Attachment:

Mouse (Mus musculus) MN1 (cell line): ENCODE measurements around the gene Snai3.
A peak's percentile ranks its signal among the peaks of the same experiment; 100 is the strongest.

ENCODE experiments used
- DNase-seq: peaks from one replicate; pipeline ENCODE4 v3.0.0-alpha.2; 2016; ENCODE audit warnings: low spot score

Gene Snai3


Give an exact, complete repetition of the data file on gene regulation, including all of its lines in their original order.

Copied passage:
Mouse (Mus musculus) MN1 (cell line): ENCODE measurements around the gene Snai3.
A peak's percentile ranks its signal among the peaks of the same experiment; 100 is the strongest.

ENCODE experiments used
- DNase-seq: peaks from one replicate; pipeline ENCODE4 v3.0.0-alpha.2; 2016; ENCODE audit warnings: low spot score

Gene Snai3